A durable power of attorney for health care designates a person, sometimes called an agent or proxy, to make health care decisions when the person with dementia can no longer do so.
A living will records a person’s wishes for medical treatment near the end of life or if the person is permanently unconscious and cannot make decisions about emergency treatment.
A do not resuscitate order, or DNR, instructs health care professionals not to perform cardiopulmonary resuscitation (CPR) if a person’s heart stops or if he or she stops breathing. A DNR order is signed by a doctor and put in a person’s medical chart.
|Medical Document||How It Is Used|
Durable Power of Attorney for Health Care
|Gives a designated person the authority to make health care decisions on behalf of the person with dementia|
|Describes and instructs how and when the person wants different types of end-of-life health care|
Do Not Resuscitate Order
|Instructs healthcare professionals not to perform CPR in case of stopped heart or stopped breathing|
In addition to these, there may be other documents for specific health care procedures including organ and tissue donation, dialysis, brain donation, and blood transfusions. For more information about advance directives for health care, see Advance care planning: Health care directives.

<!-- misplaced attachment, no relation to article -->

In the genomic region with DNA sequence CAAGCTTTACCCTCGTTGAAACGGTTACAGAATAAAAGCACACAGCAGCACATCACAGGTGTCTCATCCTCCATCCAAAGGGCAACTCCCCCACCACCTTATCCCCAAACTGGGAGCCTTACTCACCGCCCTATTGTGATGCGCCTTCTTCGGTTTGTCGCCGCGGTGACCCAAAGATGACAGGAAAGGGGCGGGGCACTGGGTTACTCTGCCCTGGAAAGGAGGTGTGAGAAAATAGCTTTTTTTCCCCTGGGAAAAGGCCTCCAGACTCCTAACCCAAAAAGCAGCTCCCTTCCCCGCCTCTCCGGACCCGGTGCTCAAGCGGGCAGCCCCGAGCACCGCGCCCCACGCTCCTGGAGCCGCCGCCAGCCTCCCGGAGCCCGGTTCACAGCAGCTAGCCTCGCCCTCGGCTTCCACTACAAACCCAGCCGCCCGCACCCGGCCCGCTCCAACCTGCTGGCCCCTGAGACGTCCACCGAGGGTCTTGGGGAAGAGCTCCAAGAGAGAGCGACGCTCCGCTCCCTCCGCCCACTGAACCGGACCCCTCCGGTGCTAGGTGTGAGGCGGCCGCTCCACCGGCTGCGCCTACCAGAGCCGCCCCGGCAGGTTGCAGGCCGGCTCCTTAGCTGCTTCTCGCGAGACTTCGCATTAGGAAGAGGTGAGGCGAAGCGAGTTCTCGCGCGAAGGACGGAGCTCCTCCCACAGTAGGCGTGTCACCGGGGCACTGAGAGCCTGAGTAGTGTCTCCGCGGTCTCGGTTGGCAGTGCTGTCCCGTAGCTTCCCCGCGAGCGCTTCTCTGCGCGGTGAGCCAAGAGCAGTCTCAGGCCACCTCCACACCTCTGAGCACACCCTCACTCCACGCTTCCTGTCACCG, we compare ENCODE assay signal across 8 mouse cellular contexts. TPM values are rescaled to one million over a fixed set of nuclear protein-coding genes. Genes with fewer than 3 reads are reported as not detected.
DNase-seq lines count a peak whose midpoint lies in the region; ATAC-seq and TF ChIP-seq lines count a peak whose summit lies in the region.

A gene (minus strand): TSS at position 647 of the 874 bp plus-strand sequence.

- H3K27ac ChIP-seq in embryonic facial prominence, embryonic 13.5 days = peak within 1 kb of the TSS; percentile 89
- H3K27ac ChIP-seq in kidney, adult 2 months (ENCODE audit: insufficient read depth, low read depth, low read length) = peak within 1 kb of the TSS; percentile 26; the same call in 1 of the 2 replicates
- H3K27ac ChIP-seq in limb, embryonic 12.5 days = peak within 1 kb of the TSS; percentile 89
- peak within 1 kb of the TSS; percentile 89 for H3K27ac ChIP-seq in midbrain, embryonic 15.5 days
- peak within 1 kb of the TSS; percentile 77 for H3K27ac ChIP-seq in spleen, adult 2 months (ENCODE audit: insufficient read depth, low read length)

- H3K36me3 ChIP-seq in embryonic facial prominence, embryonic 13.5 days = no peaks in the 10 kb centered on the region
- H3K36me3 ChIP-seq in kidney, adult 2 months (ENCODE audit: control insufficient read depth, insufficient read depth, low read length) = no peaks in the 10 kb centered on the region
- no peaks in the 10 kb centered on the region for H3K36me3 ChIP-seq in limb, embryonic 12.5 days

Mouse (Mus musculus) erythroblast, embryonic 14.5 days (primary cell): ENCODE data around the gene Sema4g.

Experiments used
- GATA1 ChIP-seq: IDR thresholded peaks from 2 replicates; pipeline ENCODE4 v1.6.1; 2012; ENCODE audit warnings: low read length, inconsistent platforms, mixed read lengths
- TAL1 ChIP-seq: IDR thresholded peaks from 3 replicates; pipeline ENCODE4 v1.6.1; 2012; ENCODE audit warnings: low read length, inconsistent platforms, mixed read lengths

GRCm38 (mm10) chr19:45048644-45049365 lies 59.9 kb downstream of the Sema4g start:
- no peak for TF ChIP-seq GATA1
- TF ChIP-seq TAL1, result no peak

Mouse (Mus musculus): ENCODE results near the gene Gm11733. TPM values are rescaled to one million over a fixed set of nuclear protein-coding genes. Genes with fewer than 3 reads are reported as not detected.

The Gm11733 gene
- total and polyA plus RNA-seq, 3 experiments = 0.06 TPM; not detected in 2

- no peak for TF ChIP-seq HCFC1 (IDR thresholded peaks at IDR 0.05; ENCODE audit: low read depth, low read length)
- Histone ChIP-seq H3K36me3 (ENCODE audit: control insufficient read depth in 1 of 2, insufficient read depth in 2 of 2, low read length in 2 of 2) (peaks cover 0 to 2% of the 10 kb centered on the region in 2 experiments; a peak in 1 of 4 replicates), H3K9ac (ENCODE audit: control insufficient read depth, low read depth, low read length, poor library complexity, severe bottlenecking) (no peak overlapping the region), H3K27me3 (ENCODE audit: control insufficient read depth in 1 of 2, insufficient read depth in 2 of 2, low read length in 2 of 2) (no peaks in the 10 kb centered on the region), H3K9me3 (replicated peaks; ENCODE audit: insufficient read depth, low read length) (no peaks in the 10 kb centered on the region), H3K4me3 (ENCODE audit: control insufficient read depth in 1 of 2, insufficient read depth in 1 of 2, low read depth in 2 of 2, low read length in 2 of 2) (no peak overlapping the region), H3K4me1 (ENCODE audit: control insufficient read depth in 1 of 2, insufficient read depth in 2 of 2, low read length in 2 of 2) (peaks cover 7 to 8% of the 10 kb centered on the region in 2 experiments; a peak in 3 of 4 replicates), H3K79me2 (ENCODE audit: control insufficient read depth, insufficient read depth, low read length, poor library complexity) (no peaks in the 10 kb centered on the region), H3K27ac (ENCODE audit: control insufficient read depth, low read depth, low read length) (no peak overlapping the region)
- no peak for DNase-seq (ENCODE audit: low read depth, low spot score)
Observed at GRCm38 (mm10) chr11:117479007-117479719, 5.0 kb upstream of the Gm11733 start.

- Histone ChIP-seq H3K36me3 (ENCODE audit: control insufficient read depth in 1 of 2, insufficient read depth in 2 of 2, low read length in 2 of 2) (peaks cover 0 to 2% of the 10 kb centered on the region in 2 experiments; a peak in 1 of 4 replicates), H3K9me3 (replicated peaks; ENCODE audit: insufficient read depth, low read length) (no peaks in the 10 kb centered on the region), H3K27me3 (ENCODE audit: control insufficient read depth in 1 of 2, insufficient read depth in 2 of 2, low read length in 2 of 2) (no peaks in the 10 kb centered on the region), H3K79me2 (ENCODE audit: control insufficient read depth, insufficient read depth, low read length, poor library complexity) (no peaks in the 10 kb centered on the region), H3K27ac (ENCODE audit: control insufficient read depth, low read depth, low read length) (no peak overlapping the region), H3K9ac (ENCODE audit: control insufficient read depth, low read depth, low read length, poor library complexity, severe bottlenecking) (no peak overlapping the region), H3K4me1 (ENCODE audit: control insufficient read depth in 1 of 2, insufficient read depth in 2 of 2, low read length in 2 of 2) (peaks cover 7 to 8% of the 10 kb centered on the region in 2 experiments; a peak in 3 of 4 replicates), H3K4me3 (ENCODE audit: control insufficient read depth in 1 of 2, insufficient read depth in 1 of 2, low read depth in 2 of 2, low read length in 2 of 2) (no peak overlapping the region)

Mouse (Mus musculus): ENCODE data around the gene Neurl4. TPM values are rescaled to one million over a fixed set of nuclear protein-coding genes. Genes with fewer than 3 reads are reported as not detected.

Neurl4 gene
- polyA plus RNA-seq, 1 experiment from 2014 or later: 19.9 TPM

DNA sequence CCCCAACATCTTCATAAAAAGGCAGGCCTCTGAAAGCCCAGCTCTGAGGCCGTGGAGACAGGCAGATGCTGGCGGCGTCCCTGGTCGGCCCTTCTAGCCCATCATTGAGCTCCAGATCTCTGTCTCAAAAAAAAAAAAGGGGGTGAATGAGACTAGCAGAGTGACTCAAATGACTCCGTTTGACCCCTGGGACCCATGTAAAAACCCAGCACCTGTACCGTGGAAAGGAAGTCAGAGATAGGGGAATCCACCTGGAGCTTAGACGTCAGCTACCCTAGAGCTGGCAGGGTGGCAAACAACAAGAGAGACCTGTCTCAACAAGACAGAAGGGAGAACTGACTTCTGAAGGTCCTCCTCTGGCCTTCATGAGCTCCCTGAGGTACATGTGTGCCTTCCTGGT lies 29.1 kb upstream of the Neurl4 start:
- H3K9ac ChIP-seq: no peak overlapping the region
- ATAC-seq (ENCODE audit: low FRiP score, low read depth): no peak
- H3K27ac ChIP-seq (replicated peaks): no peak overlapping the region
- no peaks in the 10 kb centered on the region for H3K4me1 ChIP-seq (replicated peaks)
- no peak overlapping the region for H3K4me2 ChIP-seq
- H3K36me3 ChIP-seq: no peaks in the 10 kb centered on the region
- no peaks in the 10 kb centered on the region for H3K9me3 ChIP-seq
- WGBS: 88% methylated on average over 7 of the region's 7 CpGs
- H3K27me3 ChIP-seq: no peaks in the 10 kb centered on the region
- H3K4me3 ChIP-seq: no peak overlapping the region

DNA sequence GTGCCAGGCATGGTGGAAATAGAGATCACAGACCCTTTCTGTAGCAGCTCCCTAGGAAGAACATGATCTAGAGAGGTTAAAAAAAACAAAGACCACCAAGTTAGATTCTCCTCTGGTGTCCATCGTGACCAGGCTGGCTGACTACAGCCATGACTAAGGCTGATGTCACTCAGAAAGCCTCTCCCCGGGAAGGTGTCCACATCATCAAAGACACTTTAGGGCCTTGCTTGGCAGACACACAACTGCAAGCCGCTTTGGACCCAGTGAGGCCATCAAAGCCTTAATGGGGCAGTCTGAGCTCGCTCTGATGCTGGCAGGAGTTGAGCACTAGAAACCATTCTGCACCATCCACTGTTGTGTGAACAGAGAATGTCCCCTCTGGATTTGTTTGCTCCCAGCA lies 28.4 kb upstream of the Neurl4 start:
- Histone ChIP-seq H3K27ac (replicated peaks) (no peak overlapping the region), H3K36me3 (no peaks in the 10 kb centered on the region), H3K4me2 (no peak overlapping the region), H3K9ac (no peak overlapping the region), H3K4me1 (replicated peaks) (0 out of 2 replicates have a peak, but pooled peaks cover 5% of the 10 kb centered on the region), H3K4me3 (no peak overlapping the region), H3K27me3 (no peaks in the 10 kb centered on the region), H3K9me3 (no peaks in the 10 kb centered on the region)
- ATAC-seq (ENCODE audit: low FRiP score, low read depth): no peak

Advance Directives for Financial and Estate Management
Advance directives for financial and estate management must be created while the person with Alzheimer’s or a related dementia has “legal capacity” to make decisions on their own, meaning they can still understand the decisions and what they might mean. These directives may include the following:
A durable power of attorney for finances names someone to make financial decisions when the person with Alzheimer’s or a related dementia no longer can. It can help avoid court actions that may take away control of financial affairs.
A will indicates how a person’s assets and estate will be distributed upon their death. It also can specify:
- Arrangements for care of children, adult dependents, or pets
- Trusts to manage the estate
- Funeral and/or burial arrangements
Medical and legal experts say that the newly diagnosed person with Alzheimer’s or a related dementia and his or her family should create or update a will as soon as possible after diagnosis.
A living trust addresses the management of money and property while a person is still living. The trust provides instructions about the person’s estate and appoints someone, called the trustee, to hold titles to property and money on the person’s behalf. Using the instructions in the living trust, the trustee can pay bills or make other financial and property decisions when the person with dementia can no longer manage his or her affairs.